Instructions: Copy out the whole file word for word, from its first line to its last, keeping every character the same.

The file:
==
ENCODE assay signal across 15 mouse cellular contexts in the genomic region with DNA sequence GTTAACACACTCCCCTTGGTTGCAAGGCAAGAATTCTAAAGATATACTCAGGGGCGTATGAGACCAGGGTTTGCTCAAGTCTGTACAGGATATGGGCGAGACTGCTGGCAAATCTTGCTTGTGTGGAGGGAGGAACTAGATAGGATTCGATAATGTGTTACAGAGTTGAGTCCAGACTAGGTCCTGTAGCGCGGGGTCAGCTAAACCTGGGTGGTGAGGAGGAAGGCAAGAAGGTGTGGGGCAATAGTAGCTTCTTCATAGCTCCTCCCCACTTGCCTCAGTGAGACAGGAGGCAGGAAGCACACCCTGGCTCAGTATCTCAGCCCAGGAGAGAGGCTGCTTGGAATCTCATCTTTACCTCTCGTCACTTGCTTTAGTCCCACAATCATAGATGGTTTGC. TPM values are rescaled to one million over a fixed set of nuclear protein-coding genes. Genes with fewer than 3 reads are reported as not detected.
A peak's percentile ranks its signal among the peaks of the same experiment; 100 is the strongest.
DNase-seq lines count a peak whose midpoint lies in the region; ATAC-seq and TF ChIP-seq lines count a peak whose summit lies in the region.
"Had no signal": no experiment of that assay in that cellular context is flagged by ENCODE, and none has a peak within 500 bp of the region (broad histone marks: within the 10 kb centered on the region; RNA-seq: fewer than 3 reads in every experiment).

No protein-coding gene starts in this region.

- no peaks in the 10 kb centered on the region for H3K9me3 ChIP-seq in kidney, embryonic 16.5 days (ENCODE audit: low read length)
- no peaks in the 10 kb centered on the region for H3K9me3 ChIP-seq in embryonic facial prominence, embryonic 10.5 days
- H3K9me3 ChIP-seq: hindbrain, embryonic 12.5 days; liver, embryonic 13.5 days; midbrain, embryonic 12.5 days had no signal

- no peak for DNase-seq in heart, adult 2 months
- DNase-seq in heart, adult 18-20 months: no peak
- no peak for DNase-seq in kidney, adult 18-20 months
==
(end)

ENCODE assay signal across 15 mouse cellular contexts in the genomic region with DNA sequence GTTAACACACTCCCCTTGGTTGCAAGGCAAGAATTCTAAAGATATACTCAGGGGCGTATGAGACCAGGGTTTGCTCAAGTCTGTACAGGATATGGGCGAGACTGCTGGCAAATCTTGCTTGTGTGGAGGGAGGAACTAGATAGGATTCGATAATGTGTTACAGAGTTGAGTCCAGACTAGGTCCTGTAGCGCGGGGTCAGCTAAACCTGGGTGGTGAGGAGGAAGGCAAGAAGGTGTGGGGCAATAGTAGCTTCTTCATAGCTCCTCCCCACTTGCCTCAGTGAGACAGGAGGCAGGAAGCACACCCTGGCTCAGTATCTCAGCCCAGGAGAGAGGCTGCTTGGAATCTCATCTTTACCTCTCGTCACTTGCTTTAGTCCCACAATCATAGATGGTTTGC. TPM values are rescaled to one million over a fixed set of nuclear protein-coding genes. Genes with fewer than 3 reads are reported as not detected.
A peak's percentile ranks its signal among the peaks of the same experiment; 100 is the strongest.
DNase-seq lines count a peak whose midpoint lies in the region; ATAC-seq and TF ChIP-seq lines count a peak whose summit lies in the region.
"Had no signal": no experiment of that assay in that cellular context is flagged by ENCODE, and none has a peak within 500 bp of the region (broad histone marks: within the 10 kb centered on the region; RNA-seq: fewer than 3 reads in every experiment).

No protein-coding gene starts in this region.

- no peaks in the 10 kb centered on the region for H3K9me3 ChIP-seq in kidney, embryonic 16.5 days (ENCODE audit: low read length)
- no peaks in the 10 kb centered on the region for H3K9me3 ChIP-seq in embryonic facial prominence, embryonic 10.5 days
- H3K9me3 ChIP-seq: hindbrain, embryonic 12.5 days; liver, embryonic 13.5 days; midbrain, embryonic 12.5 days had no signal

- no peak for DNase-seq in heart, adult 2 months
- DNase-seq in heart, adult 18-20 months: no peak
- no peak for DNase-seq in kidney, adult 18-20 months